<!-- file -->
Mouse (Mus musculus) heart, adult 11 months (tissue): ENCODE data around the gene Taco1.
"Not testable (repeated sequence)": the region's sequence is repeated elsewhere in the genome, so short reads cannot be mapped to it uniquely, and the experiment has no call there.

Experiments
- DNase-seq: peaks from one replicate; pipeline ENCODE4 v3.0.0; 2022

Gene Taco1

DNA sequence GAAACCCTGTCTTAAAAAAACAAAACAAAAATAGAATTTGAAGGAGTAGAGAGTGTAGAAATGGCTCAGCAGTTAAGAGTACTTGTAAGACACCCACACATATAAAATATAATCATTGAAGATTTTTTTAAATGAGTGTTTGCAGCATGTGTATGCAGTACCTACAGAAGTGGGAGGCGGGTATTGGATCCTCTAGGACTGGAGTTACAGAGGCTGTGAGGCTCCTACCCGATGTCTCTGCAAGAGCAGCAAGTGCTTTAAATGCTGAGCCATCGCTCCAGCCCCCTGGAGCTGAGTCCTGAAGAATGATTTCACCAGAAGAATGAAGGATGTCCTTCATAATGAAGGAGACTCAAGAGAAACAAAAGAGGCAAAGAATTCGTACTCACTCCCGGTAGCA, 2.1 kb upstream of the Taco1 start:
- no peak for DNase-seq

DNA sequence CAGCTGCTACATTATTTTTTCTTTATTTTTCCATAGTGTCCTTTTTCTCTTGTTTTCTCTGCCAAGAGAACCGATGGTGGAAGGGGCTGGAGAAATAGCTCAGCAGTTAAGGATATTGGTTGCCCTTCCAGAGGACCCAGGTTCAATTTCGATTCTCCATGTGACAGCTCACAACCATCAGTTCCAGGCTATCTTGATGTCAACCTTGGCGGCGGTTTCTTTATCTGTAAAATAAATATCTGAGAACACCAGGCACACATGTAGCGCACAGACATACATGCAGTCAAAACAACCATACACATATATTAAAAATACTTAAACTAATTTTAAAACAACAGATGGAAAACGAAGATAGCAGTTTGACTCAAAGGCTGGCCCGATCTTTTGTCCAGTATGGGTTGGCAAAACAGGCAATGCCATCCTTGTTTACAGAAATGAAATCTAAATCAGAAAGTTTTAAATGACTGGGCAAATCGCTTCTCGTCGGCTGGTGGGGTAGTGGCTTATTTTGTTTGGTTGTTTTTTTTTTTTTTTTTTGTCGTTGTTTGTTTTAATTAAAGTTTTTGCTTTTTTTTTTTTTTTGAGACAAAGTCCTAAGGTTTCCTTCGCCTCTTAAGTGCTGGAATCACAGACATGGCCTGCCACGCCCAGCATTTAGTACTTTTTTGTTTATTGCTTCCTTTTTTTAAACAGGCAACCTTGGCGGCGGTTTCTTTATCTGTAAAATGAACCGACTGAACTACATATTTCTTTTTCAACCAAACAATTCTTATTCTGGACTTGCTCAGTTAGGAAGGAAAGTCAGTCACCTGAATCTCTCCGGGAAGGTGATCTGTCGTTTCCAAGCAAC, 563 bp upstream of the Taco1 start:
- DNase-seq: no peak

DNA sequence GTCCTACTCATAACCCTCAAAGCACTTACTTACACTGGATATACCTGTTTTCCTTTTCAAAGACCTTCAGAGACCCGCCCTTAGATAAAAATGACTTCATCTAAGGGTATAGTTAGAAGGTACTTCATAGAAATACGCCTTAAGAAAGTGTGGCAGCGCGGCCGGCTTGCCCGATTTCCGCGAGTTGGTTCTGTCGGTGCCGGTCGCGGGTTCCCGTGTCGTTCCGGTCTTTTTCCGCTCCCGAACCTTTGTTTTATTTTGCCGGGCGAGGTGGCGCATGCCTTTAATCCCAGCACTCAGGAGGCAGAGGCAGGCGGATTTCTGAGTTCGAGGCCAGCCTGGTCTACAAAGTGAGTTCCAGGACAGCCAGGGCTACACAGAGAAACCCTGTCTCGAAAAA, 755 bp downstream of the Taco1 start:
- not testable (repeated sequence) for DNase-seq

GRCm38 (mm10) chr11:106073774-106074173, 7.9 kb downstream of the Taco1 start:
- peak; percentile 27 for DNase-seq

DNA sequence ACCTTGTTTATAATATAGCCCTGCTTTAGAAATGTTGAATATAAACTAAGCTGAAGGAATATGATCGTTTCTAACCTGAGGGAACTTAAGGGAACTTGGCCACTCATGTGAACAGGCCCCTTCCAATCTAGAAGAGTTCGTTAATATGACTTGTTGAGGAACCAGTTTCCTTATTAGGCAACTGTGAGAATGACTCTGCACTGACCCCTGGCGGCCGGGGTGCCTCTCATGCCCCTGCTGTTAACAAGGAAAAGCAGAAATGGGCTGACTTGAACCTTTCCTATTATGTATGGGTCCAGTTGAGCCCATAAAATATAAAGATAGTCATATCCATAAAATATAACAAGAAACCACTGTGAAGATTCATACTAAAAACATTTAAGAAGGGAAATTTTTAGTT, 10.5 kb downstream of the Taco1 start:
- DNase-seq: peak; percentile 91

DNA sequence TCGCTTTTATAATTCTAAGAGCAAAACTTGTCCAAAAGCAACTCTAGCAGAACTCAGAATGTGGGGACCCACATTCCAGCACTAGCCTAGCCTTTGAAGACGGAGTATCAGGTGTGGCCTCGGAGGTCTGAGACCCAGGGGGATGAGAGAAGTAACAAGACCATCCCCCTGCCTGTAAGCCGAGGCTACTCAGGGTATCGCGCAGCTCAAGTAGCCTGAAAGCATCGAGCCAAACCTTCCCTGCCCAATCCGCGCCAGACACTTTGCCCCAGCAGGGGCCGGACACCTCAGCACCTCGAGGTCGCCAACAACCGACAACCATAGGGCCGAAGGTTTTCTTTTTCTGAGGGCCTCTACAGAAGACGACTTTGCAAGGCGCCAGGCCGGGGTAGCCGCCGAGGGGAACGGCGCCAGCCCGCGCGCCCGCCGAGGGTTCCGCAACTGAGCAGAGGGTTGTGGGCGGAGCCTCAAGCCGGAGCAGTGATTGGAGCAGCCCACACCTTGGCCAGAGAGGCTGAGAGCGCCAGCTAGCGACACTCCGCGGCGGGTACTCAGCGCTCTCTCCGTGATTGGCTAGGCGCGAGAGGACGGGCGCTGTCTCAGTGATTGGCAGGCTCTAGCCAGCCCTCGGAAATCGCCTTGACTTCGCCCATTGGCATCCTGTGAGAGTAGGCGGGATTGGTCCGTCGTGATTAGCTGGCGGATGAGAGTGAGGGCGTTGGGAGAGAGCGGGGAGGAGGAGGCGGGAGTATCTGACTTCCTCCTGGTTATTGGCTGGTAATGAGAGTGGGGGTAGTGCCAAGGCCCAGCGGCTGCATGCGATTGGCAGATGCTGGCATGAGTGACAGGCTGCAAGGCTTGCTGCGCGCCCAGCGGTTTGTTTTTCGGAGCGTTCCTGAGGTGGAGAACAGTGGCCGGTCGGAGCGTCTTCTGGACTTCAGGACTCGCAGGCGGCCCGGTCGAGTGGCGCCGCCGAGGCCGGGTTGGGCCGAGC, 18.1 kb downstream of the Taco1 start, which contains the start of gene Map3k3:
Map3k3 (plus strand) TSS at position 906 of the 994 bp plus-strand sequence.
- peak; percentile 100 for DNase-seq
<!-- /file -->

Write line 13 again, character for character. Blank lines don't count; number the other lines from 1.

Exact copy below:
- peak; percentile 27 for DNase-seq